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  1. Hominidae - Wikipedia

    en.wikipedia.org/wiki/Hominidae

    4 days ago · The Hominidae (/ h ɒ ˈ m ɪ n ɪ d iː /), whose members are known as great apes or hominids (/ ˈ h ɒ m ɪ n ɪ d z /), are a taxonomic family of primates that includes eight extant species in four genera: Pongo, the Bornean, Sumatran and Tapanuli orangutan; Gorilla, the eastern and western gorilla; Pan, the common chimpanzee and the bonobo; and Homo, of which only modern humans remain.

    • Evolution

      In the early Miocene, about 22 million years ago, there were...

    • Taxonomy

      Hominidae was originally the name given to the family of...

  2. Homininae - Wikipedia

    en.wikipedia.org/wiki/Homininae

    6 days ago · Homininae, also called "African hominids" or "African apes", is a subfamily of Hominidae. It includes two tribes, with their extant as well as extinct species: 1) the tribe Hominini (with the genus Homo including modern humans and numerous extinct species; the subtribe Australopithecina, comprising at least two extinct genera; and the subtribe Panina, represented only by the genus Pan, which ...

  3. Talk:Hominidae - Wikipedia

    en.wikipedia.org/wiki/Talk:Hominidae

    "Hominidae" is not. Wikipedia's role is to reflect sources not dictate usage. Peter coxhead 07:18, 19 June 2015 (UTC) Support but with preference for Gorrilas chimps and people are all have similar levels of genetic difference one from another and we all share genetic content suggestive of a recent common ancestor.

  4. Hominidae - Wikipedia, la enciclopedia libre

    es.wikipedia.org/wiki/Hominidae

    Sep 20, 2020 · Hominidae: castellanizado como homínidos, antes incluía sólo los primates bípedos y ahora también a los grandes simios. Hominina : castellanizado como homininos , solo incluye a los Hominidae bípedos.

  5. Hominidae – Wikipédia, a enciclopédia livre

    pt.wikipedia.org/wiki/Hominidae

    Sep 16, 2020 · O antepassado comum mais recente de todos os Hominidae viveu há cerca de 14 milhões de anos. [3] Estudos realizados com técnicas moleculares indicam que os chimpanzés, gorilas e humanos formam um clado, com os orangotangos um pouco mais separados filogeneticamente.

  6. Hominini - Wikipedia

    en.wikipedia.org/wiki/Hominini

    4 days ago · Hominini includes the extant genera Homo (humans) and Pan (Chimpanzees and Bonobos), but excludes the genus Gorilla (gorillas). The term was originally introduced by John Edward Gray (1824), long before any details on the speciation of Pan and Homo were known. Gray's tribe Hominini by definition includes both Pan and Homo.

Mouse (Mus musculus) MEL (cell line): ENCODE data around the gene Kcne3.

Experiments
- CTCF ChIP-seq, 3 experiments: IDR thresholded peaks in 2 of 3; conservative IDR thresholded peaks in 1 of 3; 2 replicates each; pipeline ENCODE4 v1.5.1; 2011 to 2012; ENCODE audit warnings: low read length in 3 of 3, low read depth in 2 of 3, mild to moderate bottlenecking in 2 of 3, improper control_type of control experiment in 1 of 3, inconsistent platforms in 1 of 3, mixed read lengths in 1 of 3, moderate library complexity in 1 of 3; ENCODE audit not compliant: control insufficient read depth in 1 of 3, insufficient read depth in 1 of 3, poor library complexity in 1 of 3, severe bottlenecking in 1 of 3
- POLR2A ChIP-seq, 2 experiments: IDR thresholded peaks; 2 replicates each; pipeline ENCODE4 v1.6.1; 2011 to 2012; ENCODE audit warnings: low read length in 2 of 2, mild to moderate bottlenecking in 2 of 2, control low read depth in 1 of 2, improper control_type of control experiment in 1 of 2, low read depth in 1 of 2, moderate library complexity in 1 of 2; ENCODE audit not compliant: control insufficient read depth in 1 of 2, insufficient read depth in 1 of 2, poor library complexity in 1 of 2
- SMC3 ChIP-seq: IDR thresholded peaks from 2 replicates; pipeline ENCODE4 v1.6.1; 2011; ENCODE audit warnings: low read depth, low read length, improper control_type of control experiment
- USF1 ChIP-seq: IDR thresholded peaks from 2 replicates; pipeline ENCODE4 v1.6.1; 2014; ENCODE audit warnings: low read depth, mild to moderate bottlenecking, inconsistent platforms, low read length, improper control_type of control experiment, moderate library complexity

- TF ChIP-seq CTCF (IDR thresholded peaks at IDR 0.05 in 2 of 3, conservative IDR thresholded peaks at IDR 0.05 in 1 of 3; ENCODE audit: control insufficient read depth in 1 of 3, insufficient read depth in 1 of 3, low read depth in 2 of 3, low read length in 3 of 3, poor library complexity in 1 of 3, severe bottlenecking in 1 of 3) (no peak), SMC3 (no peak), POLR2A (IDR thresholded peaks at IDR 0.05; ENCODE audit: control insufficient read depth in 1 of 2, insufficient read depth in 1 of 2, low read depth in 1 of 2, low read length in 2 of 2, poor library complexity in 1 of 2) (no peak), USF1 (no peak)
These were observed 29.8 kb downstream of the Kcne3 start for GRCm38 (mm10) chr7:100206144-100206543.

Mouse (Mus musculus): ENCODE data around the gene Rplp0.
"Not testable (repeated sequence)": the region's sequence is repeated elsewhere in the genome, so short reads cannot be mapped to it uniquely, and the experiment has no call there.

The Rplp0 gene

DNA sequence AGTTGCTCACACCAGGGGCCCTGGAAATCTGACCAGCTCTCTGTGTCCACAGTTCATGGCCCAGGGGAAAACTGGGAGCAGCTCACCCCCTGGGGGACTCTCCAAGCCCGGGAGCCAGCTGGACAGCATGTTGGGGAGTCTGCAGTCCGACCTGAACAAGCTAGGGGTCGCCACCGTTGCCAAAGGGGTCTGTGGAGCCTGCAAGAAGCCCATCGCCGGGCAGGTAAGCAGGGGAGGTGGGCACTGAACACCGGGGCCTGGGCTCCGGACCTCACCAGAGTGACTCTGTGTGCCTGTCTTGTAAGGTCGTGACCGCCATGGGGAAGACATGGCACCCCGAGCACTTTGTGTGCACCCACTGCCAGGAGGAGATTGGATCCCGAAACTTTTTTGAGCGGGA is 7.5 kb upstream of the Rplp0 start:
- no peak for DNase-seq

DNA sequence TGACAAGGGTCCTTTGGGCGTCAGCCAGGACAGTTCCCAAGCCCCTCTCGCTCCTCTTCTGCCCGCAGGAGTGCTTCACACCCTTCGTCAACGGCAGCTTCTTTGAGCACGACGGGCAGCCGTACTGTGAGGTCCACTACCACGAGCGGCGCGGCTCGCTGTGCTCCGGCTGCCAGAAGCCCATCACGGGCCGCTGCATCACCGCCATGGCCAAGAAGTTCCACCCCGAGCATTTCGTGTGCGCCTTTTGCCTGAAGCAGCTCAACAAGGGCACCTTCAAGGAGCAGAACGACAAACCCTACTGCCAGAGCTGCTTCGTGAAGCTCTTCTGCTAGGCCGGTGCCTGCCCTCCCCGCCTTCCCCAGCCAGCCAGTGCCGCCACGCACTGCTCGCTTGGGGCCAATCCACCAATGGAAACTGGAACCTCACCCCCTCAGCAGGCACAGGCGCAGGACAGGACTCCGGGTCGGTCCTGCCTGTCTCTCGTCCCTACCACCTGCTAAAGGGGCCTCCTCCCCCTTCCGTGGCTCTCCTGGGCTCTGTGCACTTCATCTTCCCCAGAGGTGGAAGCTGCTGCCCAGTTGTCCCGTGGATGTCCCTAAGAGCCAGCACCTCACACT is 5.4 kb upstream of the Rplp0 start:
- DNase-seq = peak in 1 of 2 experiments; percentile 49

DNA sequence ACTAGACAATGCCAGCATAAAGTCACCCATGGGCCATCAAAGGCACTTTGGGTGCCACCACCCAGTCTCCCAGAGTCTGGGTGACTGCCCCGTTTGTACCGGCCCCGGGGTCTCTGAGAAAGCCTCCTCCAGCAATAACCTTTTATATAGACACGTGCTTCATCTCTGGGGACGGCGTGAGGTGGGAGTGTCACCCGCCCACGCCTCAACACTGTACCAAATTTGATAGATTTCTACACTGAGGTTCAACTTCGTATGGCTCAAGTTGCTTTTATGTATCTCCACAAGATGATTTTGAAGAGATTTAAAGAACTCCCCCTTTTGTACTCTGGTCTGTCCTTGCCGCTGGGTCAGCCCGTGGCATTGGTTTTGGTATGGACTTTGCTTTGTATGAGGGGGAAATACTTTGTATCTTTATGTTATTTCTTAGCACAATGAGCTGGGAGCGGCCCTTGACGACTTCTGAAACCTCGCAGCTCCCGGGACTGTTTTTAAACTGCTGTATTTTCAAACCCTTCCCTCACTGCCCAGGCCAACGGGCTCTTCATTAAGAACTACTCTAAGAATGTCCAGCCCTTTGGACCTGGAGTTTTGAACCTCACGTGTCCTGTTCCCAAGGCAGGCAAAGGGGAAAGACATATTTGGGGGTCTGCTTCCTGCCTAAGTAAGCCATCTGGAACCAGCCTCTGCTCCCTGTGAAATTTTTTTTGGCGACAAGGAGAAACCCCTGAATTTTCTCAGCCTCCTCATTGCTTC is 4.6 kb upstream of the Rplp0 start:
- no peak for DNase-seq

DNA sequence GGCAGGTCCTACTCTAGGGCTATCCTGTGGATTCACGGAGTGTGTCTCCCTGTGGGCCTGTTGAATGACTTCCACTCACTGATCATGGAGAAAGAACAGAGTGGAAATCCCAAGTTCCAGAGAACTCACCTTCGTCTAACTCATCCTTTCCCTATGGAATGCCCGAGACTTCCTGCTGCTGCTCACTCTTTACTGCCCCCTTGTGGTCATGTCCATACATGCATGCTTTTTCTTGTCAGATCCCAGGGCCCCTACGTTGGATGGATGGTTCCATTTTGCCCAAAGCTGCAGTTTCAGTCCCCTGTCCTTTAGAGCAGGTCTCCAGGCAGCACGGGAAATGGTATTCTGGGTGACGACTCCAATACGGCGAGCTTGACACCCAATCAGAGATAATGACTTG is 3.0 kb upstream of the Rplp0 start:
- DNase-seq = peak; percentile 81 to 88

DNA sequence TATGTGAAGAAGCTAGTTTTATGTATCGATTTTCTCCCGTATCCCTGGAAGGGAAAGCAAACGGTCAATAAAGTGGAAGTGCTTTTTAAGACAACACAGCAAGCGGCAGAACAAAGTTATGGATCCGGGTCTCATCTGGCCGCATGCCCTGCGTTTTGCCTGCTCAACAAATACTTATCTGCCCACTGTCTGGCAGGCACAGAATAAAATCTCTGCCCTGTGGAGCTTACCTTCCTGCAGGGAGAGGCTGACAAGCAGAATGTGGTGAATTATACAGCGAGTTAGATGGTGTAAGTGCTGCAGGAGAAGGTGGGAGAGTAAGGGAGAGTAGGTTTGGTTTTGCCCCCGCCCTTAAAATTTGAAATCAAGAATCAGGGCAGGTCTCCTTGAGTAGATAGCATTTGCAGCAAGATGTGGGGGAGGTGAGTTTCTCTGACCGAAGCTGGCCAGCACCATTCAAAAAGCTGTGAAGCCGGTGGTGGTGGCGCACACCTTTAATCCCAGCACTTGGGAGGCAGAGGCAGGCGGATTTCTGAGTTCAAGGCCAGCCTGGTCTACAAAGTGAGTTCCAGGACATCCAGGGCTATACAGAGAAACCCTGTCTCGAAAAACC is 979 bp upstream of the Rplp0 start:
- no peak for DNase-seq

7. Human - Wikipedia

    en.wikipedia.org/wiki/Human

    3 days ago · Humans (Homo sapiens) are highly intelligent primates that have become the dominant species on Earth.They are the only extant members of the subtribe Hominina and—together with chimpanzees, gorillas, and orangutans—are part of the family Hominidae (the great apes, or hominids).

  8. Ape - Wikipedia

    en.wikipedia.org/wiki/Ape

    5 days ago · "Ape", from Old English apa, is a word of uncertain origin. [b] The term has a history of rather imprecise usage—and of comedic or punning usage in the vernacular. Its earliest meaning was generally of any non-human anthropoid primate, [c] as is still the case for its cognates in other Germanic languages. [5]

  9. Gibbon - Wikipedia

    en.wikipedia.org/wiki/Gibbon

    2 days ago · The family is divided into four genera based on their diploid chromosome number: Hylobates (44), Hoolock (38), Nomascus (52), and Symphalangus (50). There is an extinct fifth genus named Bunopithecus which is either a gibbon or gibbon-like ape.

  10. Primate - Wikipedia

    en.wikipedia.org/wiki/Primate

    3 days ago · A primate (/ ˈ p r aɪ m eɪ t / PRY-mayt) (from Latin primat-, from primus: "prime, first rank") is a eutherian mammal constituting the taxonomic order Primates.Primates arose 85–55 million years ago first from small terrestrial mammals, which adapted to living in the trees of tropical forests: many primate characteristics represent adaptations to life in this challenging environment ...